Covert Tracker Optimum Device Placement
It is important to think through where you place a GPS tracker on a vehicle or asset for covert tracking. The location of a covert tracker may vary depending on the goal being vehicle recovery due to theft or cover tracking for investigative reasons. Covert tracking may be tracking the vehicle or tracking a package in a law enforcement scenario. Covert tracking of an asset is likely focused on recovering an expensive piece of equipment such as a bulldozer.
Covert tracker placement for tailing a vehicle or determining movements generally means accessing a vehicle very quickly in a public place. If you are fortunate enough to have access to a vehicle for a longer period of time in a private setting, you have a lot of options for covert tracker placement. Since this is the exception, this post will focus on the covert tracker placement in a public setting. Learn more about covert tracking devices here.
All vehicles are made differently but most newer vehicles contain a lot of plastic which allows for good GPS reception. Metal will block a GPS signal from getting to a GPS covert tracker but with a little thought, this is not an issue. Modern GPS antennas work significantly better than antennas 10 years ago. Testing placement on your car(s) is the best way to get a good idea of what works and what does not. Since you have a limited time to place a device covertly, consider these variables.
- Place the unit where the driver or maintenance people are not likely to go. If the car is a piece of junk with bad tires, place the GPS unit near the spare tire may result in discovery.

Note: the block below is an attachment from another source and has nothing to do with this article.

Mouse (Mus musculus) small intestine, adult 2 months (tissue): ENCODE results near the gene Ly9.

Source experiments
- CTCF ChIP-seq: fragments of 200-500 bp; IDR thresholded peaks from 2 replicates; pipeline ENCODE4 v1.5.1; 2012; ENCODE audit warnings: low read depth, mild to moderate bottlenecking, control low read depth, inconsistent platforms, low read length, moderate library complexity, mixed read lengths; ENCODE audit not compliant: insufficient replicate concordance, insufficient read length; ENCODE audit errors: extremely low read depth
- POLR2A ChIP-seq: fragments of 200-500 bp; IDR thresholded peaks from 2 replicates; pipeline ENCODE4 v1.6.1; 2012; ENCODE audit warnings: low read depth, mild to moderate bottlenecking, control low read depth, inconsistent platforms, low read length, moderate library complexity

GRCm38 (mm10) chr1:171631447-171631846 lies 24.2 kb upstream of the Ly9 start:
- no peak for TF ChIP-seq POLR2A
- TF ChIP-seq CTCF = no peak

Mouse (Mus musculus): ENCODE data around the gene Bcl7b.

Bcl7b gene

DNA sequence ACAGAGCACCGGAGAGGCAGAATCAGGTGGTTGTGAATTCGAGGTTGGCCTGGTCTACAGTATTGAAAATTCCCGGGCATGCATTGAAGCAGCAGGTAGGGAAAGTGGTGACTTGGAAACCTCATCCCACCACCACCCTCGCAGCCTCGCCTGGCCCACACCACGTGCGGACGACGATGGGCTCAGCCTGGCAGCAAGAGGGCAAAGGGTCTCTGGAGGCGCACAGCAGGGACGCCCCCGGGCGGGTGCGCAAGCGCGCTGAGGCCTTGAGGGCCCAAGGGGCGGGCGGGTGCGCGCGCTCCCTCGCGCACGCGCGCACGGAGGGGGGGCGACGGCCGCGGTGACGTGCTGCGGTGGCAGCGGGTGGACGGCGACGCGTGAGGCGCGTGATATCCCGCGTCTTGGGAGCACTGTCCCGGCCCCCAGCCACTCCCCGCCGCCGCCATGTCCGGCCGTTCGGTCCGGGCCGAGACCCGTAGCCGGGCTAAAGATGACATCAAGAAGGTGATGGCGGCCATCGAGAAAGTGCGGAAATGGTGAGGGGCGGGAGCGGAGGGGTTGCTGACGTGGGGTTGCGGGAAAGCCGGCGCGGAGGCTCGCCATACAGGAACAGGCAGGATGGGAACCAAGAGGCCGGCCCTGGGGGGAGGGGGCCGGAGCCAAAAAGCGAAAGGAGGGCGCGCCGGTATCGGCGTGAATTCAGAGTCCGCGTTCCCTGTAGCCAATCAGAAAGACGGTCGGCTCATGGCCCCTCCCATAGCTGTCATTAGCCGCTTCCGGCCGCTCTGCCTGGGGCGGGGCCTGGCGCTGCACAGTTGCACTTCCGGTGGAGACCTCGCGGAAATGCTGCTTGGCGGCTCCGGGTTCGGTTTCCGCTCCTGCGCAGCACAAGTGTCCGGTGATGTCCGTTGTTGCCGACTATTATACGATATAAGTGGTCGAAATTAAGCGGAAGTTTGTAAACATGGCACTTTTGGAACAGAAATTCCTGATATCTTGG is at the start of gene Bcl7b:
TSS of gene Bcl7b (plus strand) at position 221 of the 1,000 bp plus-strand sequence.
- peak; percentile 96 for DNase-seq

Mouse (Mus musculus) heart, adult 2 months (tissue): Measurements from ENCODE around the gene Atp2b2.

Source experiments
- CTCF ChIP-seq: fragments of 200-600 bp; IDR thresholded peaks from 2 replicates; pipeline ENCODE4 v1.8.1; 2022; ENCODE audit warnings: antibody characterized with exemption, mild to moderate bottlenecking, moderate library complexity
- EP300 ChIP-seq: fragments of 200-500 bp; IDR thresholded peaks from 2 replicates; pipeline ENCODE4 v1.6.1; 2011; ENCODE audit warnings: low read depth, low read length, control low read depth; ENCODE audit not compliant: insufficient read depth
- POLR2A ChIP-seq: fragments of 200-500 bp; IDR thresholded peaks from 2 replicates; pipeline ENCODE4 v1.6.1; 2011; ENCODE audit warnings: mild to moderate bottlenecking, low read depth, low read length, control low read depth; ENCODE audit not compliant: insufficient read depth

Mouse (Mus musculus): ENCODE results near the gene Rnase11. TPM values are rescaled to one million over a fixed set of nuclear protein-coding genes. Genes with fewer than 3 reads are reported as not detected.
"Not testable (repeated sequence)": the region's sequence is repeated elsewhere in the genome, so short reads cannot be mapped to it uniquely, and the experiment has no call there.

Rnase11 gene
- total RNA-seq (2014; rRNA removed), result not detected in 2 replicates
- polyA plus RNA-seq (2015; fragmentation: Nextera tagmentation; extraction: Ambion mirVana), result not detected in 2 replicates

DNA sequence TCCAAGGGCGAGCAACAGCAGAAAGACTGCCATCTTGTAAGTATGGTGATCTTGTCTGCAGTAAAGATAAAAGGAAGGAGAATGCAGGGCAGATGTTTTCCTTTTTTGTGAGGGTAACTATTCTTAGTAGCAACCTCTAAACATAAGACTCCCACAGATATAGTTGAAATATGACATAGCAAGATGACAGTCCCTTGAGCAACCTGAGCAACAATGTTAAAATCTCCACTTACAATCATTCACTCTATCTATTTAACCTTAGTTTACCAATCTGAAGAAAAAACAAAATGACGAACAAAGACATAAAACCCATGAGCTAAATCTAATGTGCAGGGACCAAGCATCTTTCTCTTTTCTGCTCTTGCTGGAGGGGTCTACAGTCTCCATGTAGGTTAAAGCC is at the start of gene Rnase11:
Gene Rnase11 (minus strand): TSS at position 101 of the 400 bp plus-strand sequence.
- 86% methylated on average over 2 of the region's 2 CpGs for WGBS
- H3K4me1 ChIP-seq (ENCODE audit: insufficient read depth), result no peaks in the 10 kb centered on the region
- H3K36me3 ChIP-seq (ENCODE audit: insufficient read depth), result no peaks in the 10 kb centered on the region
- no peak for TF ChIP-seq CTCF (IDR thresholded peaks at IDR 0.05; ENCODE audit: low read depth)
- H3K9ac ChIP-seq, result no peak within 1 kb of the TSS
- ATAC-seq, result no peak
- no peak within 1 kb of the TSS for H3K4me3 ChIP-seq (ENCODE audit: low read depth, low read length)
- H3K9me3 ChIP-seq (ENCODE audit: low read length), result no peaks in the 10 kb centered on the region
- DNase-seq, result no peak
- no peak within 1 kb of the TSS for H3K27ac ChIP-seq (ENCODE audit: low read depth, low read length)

- Do not place it where a mechanic may easily see it. If you place it near the oil drain plug, a technician may find it when doing an oil change.
- If the vehicle is low to the ground, do not place it on the bottom of the frame or a surface where it may be scrapped off going over a speed bump.
One of the best places to locate a covert GPS tracker is on the vertical edge of the frame about mid vehicle. There are not any parts in this area that would prompt the driver to look in this area or go to this area for a maintenance issue.
Another place is on the inside lip of a plastic bumper. An all metal bumper may cause issues because it is metal on three sides. You should be ready to place the device in a location that may not work with a magnet. This means a strap of some type to hold it in place. Do not count on wedging in place and it staying put. With a vehicle vibrating thousands of times per mile, the GPS tracker will always come loose.
If you have more time to install a tracker for vehicle theft recovery you have a few more options but challenges still persist. The good part is you can test the tracking performance before the equipment or asset leaves the shop. “Yellow iron” is called such because of the general steel and durable construction. This construction means there are fewer locations to place the GPS unit. In general look for soft spots or plastic to hide the GPS device.
The drivers cab is a common place to start. The cab may offer a soft seat or plastic instrument panel where the tracker can be hidden. The goal is to make it hard enough to find that a thief cannot find it easily at the job site and remove it before leaving. Once the vehicle is off the site, the clock is ticketing to recover the equipment. A lot of equipment ends up at a chop shop where it is disassembled quickly, put into cargo containers and sold for parts in other countries.